Race Weekend Central

Fan’s View: Saying Goodbye to Paul Newman – Actor, Philanthropist & Racer

Paul Newman died last Friday, Sept. 26 at the age of 83 after a battle with lung cancer.

Such is the usual line I’ll read in the Celebrity News and Notes section of my local paper. But what made the death of this Hollywood star make me stop and think on his life? It’s many things… His astounding performances in numerous movies from the past 50 years, the invasion of the “Newman’s Own” food label in the local supermarkets and last, but certainly not least in this racing fan’s view, his devotion to and participation in auto racing.

Part and partial of the intrigue of NASCAR, solely from a fan’s point of view, is the incredible array of personalities that litter the cockpits, pit boxes and offices of this sport. Maybe Jeff Gordon currently tops the charts in active driver wins, poles, championships and just about any other stat you care to come up with, but the coverage of Sunday’s races simply wouldn’t be as interesting without Darrell Waltrip’s “Boogity, boogity!”, Kenny Wallace’s incredible giggle or visiting with track owners sporting names like Humpy Wheeler.

There’s backflips, climbing fences, discussions of bologna-burgers and annoying gophers called Digger.

Because I find all this pomp entertaining, I will also wander over to the local racing scene to find what kind of show might be happening. Or even leave the Speed Channel on when F1 and the Indy cars are running. Let’s face it, I’m a car girl. I just plain like their noise, their shape, the excitement they can generate and most of all, I like those around the world who are car people, too. Once you start speaking the language of motorsports, you gain entrance into a world of joie de vive and are able to recognize the desire to make mechanical things go fast in those you meet.

Thus, where Paul Newman may have impinged upon my consciousness as a young girl while I watched him in Butch Cassidy and the Sundance Kid, The Sting and Cool Hand Luke, it was not until I became aware of him as a racer in the ’80s that he was elevated into really-cool-person status. Suddenly, he became a little less part of the silver screen and more accessible to me, the racing fan.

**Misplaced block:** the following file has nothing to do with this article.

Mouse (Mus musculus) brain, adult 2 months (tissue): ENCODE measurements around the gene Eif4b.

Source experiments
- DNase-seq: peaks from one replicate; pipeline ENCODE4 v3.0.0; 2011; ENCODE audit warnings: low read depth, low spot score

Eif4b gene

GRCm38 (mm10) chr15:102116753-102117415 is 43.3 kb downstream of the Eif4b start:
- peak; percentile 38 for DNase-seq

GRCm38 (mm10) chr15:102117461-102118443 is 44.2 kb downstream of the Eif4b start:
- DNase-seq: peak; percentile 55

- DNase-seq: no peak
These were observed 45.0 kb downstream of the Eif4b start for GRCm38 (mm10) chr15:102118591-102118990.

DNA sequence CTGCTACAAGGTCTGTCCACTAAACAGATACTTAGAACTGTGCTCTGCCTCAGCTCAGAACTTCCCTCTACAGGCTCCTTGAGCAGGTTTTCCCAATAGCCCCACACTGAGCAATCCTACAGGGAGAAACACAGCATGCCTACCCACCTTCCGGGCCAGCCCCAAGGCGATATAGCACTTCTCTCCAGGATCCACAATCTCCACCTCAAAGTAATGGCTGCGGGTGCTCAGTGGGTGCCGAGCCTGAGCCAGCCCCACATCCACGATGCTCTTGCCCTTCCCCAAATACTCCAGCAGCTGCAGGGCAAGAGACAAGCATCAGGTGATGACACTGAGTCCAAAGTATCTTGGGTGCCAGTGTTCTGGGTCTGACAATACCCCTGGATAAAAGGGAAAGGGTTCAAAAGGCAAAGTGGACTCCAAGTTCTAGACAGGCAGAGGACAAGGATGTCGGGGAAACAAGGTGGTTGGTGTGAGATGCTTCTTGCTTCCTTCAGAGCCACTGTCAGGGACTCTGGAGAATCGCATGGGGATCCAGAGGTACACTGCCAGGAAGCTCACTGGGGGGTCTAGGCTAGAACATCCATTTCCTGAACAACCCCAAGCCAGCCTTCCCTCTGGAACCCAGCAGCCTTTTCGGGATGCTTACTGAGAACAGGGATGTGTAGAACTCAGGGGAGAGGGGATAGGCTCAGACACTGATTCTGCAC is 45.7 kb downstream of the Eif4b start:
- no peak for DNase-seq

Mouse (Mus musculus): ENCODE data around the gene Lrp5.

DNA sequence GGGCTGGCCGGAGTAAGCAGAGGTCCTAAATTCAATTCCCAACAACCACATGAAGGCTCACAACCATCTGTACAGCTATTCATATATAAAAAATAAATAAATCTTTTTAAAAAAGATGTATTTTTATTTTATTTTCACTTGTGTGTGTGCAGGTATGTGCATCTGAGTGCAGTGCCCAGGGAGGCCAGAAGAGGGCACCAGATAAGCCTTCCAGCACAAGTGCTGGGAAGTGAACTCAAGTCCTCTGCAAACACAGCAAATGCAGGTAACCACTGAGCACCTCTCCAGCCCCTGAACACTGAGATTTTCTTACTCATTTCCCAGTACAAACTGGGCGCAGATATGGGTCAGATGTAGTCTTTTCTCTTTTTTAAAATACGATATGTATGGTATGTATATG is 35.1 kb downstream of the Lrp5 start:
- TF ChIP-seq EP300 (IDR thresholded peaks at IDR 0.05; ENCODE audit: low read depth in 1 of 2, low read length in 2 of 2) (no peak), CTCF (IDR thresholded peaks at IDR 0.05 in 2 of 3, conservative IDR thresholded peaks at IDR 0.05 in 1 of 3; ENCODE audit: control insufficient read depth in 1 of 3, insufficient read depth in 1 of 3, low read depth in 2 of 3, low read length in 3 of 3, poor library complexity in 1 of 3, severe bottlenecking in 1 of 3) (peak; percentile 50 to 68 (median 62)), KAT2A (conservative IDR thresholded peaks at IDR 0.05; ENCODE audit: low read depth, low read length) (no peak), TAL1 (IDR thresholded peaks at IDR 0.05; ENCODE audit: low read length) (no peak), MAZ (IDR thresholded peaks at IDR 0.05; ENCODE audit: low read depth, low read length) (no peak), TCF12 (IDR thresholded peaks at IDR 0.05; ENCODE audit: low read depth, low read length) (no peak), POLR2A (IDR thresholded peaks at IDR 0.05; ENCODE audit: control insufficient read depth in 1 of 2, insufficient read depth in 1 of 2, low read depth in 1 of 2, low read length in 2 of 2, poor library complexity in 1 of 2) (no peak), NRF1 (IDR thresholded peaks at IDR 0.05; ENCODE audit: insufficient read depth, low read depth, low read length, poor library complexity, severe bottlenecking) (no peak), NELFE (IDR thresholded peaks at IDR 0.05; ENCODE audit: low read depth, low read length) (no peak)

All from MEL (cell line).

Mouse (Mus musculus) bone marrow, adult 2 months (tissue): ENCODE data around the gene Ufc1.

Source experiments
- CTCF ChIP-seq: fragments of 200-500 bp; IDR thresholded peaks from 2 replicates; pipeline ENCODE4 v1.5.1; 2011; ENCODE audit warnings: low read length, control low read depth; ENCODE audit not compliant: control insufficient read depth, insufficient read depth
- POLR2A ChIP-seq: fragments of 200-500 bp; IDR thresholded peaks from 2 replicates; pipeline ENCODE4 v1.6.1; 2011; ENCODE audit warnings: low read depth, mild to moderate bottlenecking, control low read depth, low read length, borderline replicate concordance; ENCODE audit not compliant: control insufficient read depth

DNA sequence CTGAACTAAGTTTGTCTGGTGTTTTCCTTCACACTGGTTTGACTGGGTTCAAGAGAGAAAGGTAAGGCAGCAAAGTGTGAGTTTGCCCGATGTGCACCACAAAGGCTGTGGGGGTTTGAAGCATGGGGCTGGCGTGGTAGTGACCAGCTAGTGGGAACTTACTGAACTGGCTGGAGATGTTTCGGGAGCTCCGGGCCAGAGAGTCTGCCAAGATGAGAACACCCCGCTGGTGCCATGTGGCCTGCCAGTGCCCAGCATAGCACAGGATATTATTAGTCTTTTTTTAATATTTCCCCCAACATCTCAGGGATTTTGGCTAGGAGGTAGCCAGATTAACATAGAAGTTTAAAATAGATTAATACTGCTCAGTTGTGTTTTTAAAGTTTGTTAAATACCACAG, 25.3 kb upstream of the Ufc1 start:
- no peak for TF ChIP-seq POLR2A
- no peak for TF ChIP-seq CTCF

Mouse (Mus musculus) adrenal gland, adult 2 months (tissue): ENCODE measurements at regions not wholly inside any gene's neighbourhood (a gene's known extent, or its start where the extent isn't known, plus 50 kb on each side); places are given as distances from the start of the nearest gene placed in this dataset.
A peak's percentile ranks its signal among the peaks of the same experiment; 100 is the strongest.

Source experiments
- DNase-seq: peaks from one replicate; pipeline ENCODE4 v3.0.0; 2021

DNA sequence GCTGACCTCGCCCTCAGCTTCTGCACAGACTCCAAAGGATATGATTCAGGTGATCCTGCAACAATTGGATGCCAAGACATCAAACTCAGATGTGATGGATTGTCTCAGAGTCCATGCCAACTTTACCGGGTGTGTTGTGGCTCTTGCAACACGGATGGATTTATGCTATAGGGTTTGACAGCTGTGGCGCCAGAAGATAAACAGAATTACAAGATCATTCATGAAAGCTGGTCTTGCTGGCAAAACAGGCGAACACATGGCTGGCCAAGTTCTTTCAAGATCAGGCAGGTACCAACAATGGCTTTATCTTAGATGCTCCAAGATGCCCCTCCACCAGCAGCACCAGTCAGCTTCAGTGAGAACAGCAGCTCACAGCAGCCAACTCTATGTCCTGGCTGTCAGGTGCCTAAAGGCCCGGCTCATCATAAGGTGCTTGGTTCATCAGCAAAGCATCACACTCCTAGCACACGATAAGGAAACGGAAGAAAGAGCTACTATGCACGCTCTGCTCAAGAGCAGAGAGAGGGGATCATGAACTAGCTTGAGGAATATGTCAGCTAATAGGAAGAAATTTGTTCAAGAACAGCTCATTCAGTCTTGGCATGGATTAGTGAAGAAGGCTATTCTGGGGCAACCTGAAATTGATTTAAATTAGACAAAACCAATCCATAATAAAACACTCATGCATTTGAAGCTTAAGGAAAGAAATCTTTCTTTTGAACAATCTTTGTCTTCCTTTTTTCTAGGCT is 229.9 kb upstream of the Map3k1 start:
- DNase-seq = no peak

Of course, Mr. Newman took the passion he imbued in his on-screen performances and poured it into his cars, as a driver and owner, equally well. There have been a number of celebrities that stepped into the unstable world of pro-am racing as drivers, only to disappear in the anonymity of time, but few have managed to find the kind of success that heralded just about any enterprise in which Mr. Newman invested his time and energy.

He held four SCCA national driving titles, drove in the 24 Hours of LeMans, won the 24 Hours of Daytona in ’95 and competed at the age of 80 at Daytona in ‘05. Besides his incredibly successful Newman/Haas/Lanigan F1 and IRL teams, Newman explored the world of racing as few others have, loving every minute of it. He was a sensation, a star, somebody to watch and savor.

He also had the most incredible grin and devastating pair of blue eyes, but it is the memories I have of him behind pit wall and the wheel that made him, to me, something far more enthralling.

He was part of my world. He was, simply, a car guy. And he’ll be missed.

About the author

The Frontstretch Staff is made up of a group of talented men and women spread out all over the United States and Canada. Residing in 15 states throughout the country, plus Ontario, and widely ranging in age, the staff showcases a wide variety of diverse opinions that will keep you coming back for more week in and week out.

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